--- Modern drama set in the cowboy land where a disgraced bull rider is forced to mentor a troubled kid. Fairly pedestrian plot of the TV-movie variety. Lightweight and overly long. More dull than bad.


21. Sonora [Sonora, the Devil's Highway] (2018, Alejandro Springall) - 4/10
--- The base of the story was interesting, but I didn't really like any of the characters, which hurt my overall enjoyment of it. Ends up being your typical desert story with a bunch of nasty people traveling together without really excelling the situation to it's potential.


22. Eminence Hill (2019, Robert Conway) - 3/10
--- Don't know quite how to take this western. There was some ideas I liked, but where those ideas led wasn't really doing it for me. All the characters became just one dimensional exploitative assholes. I needed a little more rounded personalities for this one.


23. The Texan (1930, John Cromwell) - 5/10
--- Finally Gary Cooper's The Texan (1930) comes my way. Here's hoping some of his other existing hard-to-fine transition era moves does too. Cooper was already a bankable star, especially when in the saddle. Fay Wray had already played opposite Cooper several times, making her his main screen squeeze at the time. The two sure made the screen attractive. And while this isn't among the most exiting of westerns out there, the stars carried themselves well and help make this a fine western.


24. Out of Liberty (2019, Garrett Batty) 2/10
--- Based on the weak standards of modern westerns, Out of Liberty (2019) wasn't poorly made. It was just terribly boring, which you might believe when I also say that this is a faith film.


25. Bill Tilghman and the Outlaws (2019, Wayne Shipley) - 3/10
--- This was amateur hour, but they did include quite a bit of mild humor and centered its story around the making of silent film, which naturally hits home with me, so I actually ended up liking it a little bit.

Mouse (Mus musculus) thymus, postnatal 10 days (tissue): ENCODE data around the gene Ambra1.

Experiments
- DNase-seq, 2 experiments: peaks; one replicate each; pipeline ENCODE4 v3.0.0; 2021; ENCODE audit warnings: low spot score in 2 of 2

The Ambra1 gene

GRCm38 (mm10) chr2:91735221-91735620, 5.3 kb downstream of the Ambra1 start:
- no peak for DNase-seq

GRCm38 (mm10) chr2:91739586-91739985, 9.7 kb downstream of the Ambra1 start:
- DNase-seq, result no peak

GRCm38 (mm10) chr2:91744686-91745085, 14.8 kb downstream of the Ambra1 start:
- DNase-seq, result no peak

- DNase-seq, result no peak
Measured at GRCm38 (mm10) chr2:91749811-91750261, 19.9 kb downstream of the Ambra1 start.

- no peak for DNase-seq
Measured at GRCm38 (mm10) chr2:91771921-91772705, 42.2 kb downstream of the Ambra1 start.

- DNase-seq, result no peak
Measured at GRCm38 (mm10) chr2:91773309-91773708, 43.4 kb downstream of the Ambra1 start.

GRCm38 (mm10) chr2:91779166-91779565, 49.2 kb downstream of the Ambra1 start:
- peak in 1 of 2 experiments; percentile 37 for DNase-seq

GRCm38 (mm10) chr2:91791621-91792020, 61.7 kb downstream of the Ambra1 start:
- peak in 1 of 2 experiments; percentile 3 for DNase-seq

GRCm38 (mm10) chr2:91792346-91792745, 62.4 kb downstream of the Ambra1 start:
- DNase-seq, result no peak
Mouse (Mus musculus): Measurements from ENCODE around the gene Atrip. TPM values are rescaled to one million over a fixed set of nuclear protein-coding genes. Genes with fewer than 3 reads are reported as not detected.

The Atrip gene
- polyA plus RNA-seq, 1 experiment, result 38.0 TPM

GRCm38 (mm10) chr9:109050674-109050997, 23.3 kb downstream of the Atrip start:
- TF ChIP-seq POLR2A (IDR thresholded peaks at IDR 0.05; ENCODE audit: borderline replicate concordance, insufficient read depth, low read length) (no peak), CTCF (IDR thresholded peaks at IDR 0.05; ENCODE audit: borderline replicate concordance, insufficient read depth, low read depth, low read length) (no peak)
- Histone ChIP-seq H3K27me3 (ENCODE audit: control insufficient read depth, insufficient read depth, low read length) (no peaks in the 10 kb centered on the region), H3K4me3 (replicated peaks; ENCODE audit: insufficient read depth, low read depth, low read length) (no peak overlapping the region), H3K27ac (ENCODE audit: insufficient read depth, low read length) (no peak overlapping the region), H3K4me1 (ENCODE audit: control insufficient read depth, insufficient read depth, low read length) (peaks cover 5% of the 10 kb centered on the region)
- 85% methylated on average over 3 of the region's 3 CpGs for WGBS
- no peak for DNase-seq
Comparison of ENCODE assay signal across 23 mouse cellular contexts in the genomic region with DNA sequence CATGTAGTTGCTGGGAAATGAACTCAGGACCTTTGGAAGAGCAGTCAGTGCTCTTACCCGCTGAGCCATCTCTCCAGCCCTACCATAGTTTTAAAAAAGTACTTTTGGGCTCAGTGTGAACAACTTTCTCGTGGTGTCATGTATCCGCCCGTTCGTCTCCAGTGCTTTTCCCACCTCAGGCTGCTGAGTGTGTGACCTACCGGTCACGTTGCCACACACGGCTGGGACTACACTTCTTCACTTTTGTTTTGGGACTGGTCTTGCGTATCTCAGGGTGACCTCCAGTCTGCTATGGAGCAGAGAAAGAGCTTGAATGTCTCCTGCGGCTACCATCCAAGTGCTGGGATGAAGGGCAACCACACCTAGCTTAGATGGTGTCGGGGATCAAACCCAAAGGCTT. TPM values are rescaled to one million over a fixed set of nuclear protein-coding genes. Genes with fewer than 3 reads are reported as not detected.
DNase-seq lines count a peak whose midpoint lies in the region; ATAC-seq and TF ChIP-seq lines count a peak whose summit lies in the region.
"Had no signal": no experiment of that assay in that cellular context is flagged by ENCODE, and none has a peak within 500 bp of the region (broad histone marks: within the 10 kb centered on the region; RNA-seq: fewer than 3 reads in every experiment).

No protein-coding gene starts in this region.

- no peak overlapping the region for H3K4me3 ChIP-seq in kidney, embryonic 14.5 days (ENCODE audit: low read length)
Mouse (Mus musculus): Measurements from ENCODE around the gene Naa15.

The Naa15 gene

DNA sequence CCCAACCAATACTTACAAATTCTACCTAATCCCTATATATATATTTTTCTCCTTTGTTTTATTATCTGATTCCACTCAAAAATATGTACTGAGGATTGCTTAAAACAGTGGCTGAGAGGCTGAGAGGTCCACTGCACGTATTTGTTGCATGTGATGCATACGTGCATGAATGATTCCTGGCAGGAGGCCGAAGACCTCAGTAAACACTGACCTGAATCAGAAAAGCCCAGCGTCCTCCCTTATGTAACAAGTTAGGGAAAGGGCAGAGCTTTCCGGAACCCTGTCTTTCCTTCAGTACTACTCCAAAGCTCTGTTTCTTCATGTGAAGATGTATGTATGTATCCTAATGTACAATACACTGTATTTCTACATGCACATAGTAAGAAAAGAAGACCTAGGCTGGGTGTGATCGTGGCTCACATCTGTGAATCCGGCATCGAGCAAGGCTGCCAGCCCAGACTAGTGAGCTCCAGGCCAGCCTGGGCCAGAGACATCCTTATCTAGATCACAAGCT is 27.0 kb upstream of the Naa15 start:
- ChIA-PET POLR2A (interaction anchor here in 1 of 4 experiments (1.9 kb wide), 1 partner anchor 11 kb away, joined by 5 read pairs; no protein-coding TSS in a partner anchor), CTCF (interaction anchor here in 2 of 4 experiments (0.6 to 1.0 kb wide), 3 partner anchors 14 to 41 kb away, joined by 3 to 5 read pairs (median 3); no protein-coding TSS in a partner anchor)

26. American Confederate (2019, Christopher Forbes) - 1/10
--- So abysmal that I had erased it from memory. As I was checking what modern westerns I had left to see, I recognized this as something I saw a few weeks ago. Now I need to forget it all over again.


27. Frontier (2020, Marcos Almada) - 1/10
--- They really do make crappy westerns these days. Even the worst from poverty row did it better than and that's some 90 years ago!

SpoilerShow
1. Desert Valley (1926, Scott R. Dunlap) - 4/10
2. Wild Beauty (1927, Henry MacRae) - 4/10
3. King of the Rodeo (1929, Henry MacRae) - 4/10
4. The Utah Kid (1930, Richard Thorpe) - 3/10
5. My Pal, the King (1932, Kurt Neumann) - 4/10
6. The Texas Bad Man (1932, Edward Laemmle) - 4/10
7. Thunder Mountain (1935, David Howard) - 3/10
8. The Hawk (1935, Edward Dmytryk) - 2/10
9. Orphan of the Pecos (1937, Sam Katzman) - 2/10
10. Son of Roaring Dan (1940, Ford Beebe) - 4/10
11. The Masked Rider (1941, Ford Beebe) - 4/10
12. Little Joe, the Wrangler (1942, Lewis D. Collins) - 5/10
13. North to the Klondike (1942, Erle C. Kenton) - 4/10
14. In Search of Doc Holliday (2016, Dana Celeste Robinson) - 4/10
15. Kid West (2017, Jesse Mast) - 4/10
16. Tournament (2018, Patricia DiSalvo Viayra) - 3/10
17. A Prayer for the Damned (2018, Joe Cornet) - 2/10
18. Sudsy Slim Rides Again (2018, G. Logan Dellinger) - 3/10